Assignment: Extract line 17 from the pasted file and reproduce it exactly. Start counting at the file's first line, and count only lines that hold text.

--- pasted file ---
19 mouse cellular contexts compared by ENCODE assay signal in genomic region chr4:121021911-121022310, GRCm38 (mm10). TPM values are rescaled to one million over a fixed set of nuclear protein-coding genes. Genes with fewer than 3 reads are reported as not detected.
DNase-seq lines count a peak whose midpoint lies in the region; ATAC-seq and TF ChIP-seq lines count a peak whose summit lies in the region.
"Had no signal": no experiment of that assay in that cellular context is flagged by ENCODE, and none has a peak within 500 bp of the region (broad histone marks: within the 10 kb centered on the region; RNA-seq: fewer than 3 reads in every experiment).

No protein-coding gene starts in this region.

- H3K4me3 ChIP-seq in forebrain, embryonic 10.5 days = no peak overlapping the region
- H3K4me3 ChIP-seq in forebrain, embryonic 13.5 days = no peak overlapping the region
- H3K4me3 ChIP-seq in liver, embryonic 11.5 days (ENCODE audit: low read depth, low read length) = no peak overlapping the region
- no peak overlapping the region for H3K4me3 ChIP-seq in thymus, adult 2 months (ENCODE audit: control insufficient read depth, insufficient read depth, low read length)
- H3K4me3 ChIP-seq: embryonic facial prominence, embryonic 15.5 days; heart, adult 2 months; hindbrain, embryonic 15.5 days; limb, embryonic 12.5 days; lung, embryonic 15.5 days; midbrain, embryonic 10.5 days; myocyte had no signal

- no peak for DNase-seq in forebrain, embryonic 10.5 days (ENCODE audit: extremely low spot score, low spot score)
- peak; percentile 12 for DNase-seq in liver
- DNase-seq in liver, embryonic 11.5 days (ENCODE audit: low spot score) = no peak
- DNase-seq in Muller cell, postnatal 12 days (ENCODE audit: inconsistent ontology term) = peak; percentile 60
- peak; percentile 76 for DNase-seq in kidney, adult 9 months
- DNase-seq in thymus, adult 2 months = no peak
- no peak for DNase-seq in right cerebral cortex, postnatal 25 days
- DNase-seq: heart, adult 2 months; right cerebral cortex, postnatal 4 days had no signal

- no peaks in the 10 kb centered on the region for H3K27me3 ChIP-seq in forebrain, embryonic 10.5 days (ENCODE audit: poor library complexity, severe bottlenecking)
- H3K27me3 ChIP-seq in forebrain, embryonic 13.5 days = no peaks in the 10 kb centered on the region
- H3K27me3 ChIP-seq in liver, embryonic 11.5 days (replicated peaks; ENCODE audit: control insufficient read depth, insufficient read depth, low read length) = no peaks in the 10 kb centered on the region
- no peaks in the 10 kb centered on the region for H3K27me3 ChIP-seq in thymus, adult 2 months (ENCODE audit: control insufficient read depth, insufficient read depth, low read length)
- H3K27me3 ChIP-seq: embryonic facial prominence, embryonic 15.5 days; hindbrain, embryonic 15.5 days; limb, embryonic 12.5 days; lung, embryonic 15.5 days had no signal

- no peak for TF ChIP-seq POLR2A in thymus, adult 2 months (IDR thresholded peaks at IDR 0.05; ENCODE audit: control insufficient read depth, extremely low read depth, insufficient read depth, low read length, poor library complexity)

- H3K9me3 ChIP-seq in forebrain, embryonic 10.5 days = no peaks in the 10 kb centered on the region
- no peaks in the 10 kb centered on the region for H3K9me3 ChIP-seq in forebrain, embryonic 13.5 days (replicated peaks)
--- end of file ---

- DNase-seq: heart, adult 2 months; right cerebral cortex, postnatal 4 days had no signal